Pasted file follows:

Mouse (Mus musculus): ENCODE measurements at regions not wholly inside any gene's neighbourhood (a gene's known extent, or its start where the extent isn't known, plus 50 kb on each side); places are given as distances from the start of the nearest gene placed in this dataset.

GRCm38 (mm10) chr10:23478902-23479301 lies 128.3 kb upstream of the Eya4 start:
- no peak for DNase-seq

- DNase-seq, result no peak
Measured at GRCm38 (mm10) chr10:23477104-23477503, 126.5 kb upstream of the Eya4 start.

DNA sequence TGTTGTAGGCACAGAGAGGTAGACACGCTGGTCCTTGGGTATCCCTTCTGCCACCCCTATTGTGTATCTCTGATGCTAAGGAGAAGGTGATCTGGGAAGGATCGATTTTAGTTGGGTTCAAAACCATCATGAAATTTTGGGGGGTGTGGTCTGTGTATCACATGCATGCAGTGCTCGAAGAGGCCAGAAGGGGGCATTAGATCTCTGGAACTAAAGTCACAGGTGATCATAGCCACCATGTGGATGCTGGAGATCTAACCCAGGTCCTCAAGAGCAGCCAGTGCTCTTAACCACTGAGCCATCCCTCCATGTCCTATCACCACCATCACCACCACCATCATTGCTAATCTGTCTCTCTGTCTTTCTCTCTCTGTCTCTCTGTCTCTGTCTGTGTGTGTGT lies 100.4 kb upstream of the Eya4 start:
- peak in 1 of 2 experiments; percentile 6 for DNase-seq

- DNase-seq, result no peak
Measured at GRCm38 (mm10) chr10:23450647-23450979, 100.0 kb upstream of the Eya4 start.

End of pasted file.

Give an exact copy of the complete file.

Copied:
Mouse (Mus musculus): ENCODE measurements at regions not wholly inside any gene's neighbourhood (a gene's known extent, or its start where the extent isn't known, plus 50 kb on each side); places are given as distances from the start of the nearest gene placed in this dataset.

GRCm38 (mm10) chr10:23478902-23479301 lies 128.3 kb upstream of the Eya4 start:
- no peak for DNase-seq

- DNase-seq, result no peak
Measured at GRCm38 (mm10) chr10:23477104-23477503, 126.5 kb upstream of the Eya4 start.

DNA sequence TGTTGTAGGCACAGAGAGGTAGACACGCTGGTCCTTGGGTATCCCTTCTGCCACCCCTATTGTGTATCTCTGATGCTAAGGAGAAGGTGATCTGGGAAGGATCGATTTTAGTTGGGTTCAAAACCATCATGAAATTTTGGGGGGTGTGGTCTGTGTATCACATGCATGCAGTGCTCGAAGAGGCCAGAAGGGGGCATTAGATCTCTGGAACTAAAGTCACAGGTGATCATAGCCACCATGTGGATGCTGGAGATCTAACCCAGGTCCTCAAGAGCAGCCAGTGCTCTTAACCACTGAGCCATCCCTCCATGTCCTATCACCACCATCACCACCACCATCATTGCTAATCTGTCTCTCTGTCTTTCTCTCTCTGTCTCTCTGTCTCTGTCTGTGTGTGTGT lies 100.4 kb upstream of the Eya4 start:
- peak in 1 of 2 experiments; percentile 6 for DNase-seq

- DNase-seq, result no peak
Measured at GRCm38 (mm10) chr10:23450647-23450979, 100.0 kb upstream of the Eya4 start.